While a portion of the blame rests with the unprecedented Citizens United decision by the United States Supreme Court, in which companies were determined to be people for the purposes of campaign finance laws, Connecticut’s present campaign laws, along with their appearance of corruption, rests on the shoulders of Governor Malloy and the Democrats in the Legislature.
A June 1, 2011 Wait, What? post entitled, “Oh…Remember When Democratic Leaders were for Campaign Finance Reform,” observed, “Democrats Complete the Task of Undermining the State’s Public Finance Law.” And yet the worst was still to come.
As background, back on January 27th, 2010, when then-candidate Dan Malloy spoke out after a Zogby public opinion survey found that 79 percent of Connecticut voters supported public financing and the Citizens’ Elections Program, Malloy said;
“In my view, this poll should serve as proof of just how strongly Connecticut voters feel about campaign finance reform, and as a warning for those candidates who think they can brush aside the Citizens’ Election Program…”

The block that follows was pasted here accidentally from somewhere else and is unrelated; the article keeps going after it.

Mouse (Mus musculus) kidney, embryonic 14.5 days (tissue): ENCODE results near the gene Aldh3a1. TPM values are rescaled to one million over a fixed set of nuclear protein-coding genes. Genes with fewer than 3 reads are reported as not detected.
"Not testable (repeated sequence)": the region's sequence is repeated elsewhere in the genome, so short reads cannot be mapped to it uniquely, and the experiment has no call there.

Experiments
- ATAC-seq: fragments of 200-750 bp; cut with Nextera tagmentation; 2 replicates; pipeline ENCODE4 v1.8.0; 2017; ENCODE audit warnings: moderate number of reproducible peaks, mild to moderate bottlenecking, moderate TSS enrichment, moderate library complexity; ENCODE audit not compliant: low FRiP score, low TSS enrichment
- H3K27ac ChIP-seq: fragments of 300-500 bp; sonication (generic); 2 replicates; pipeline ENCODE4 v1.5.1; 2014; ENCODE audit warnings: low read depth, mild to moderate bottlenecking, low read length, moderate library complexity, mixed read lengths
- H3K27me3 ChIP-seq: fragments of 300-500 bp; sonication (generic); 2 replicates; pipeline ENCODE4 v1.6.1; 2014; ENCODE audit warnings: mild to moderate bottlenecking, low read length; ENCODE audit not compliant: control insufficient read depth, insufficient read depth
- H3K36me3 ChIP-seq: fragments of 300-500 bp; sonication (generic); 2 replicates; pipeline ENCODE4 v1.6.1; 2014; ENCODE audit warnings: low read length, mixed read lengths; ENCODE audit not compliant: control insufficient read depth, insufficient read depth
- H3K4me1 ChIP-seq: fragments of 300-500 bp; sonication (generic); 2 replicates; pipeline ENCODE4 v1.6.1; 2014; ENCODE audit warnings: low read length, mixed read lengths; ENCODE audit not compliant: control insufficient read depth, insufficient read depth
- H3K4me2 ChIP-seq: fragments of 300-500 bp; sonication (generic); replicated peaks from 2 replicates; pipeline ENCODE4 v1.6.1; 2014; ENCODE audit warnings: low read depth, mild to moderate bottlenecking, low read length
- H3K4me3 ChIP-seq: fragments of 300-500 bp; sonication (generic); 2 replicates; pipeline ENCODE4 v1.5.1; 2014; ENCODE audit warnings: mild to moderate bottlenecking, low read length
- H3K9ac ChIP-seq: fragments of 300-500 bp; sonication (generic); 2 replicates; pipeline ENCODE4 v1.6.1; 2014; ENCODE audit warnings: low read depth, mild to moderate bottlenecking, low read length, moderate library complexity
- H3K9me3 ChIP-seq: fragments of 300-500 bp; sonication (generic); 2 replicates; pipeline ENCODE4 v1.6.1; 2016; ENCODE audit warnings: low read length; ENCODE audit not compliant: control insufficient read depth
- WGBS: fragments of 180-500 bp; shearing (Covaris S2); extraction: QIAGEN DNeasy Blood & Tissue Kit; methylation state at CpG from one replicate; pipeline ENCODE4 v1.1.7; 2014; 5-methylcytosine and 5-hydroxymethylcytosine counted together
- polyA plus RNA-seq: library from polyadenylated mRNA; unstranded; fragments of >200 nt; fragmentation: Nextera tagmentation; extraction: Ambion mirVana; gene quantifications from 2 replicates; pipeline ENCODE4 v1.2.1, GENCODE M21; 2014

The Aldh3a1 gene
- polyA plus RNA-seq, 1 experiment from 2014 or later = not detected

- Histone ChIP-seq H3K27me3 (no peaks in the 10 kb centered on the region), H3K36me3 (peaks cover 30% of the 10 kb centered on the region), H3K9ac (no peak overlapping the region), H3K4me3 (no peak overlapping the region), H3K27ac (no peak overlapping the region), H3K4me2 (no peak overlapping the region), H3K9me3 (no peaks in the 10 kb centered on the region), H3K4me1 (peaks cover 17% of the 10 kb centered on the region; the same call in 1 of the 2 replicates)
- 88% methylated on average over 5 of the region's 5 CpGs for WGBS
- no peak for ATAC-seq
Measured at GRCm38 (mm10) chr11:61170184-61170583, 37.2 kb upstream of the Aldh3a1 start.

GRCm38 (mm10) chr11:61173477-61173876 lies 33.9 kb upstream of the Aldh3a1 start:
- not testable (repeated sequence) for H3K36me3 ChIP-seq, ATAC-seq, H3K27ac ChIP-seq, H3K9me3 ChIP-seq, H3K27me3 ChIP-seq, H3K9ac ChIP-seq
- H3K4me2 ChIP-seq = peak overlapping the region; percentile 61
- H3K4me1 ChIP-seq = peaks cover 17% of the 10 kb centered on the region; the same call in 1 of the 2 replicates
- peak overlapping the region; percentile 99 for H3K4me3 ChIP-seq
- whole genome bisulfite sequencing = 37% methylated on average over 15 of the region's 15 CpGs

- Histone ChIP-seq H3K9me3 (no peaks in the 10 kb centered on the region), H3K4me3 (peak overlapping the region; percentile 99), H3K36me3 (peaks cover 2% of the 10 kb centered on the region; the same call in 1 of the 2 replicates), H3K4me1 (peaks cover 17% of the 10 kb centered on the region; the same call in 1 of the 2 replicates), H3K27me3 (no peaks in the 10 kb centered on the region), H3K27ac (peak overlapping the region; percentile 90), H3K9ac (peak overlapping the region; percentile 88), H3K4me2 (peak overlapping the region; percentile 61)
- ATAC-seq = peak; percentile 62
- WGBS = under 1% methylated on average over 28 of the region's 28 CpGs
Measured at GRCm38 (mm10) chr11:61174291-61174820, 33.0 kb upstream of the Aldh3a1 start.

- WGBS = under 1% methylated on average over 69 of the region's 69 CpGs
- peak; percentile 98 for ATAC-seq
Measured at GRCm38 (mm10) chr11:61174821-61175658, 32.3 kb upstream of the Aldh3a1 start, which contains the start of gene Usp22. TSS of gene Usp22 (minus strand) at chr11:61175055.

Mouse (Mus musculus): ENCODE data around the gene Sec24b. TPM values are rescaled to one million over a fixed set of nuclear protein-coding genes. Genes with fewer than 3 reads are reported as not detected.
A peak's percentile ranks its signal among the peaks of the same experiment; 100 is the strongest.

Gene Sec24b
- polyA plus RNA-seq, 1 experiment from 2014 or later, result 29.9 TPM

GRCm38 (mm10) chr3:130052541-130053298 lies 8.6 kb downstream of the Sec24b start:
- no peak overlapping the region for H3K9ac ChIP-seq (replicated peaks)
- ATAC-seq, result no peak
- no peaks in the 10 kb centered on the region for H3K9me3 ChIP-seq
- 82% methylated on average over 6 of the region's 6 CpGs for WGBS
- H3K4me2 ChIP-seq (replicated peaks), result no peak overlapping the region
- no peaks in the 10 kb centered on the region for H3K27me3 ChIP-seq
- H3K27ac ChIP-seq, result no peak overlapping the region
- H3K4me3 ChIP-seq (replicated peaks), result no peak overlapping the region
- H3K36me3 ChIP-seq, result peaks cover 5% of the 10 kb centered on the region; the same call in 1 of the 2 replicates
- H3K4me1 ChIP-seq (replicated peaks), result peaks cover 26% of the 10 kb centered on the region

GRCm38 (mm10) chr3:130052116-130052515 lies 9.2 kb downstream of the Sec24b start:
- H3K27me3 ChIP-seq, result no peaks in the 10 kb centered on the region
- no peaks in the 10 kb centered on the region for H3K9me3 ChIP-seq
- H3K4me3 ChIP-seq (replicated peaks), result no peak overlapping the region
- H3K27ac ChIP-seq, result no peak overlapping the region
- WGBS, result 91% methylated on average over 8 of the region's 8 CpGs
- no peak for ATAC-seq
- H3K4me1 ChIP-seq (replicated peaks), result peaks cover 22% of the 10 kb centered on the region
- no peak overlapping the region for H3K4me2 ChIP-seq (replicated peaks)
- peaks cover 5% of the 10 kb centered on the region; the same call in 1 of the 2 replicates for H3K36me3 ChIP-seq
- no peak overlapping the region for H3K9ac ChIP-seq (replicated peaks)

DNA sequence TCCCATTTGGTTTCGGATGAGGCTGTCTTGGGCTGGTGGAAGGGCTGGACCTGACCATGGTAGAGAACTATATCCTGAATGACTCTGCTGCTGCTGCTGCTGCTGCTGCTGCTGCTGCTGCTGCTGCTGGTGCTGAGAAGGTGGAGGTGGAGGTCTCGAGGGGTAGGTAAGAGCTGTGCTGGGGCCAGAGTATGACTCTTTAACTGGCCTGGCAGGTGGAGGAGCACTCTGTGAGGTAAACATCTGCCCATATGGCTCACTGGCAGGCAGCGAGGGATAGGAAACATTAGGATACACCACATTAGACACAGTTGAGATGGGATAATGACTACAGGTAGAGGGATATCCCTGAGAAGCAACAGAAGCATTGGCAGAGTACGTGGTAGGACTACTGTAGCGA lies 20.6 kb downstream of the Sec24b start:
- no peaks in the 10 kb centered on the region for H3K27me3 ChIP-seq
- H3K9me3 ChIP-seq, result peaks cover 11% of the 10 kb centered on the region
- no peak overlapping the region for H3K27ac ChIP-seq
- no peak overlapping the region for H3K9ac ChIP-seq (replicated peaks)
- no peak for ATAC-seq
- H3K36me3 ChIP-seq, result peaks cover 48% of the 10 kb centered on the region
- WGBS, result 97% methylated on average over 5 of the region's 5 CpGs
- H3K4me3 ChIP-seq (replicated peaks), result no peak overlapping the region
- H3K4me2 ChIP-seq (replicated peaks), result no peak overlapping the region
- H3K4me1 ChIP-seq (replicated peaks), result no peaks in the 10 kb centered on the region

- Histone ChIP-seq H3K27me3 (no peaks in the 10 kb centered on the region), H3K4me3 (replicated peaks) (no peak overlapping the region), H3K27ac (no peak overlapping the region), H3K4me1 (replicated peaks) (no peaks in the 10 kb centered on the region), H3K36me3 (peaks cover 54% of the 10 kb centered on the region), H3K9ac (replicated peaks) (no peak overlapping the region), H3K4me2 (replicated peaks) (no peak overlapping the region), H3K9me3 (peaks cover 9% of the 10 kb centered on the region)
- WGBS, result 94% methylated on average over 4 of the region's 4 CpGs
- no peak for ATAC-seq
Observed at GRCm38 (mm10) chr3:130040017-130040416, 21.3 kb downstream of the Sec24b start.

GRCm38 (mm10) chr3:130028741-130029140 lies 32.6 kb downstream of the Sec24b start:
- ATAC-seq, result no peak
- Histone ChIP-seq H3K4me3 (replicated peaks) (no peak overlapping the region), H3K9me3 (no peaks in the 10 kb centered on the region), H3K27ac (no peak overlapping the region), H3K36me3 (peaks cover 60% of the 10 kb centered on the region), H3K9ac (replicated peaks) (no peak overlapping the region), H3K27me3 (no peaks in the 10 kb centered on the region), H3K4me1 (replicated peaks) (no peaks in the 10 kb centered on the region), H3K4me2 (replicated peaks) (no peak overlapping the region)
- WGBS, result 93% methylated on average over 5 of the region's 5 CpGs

At the time, Malloy was echoing the sentiment of Democratic Party leaders.
Following the passage of Connecticut’s historic campaign finance law, Speaker of the House Chris Donovan wrote;
“Almost 230 years ago, the founding fathers took a huge risk when they signed the Declaration of Independence and set the wheels in motion for the world’s greatest democracy. Today, this historic campaign finance reform legislation reaffirms that this is a government for the people, not special interests. This campaign finance reform bill is our declaration of independence. We can look our constituents in the eye and say we created the strongest campaign laws in the United States.”
Senate President Pro Tempore Don Williams’ rhetoric was equally impressive, with an official biography that read,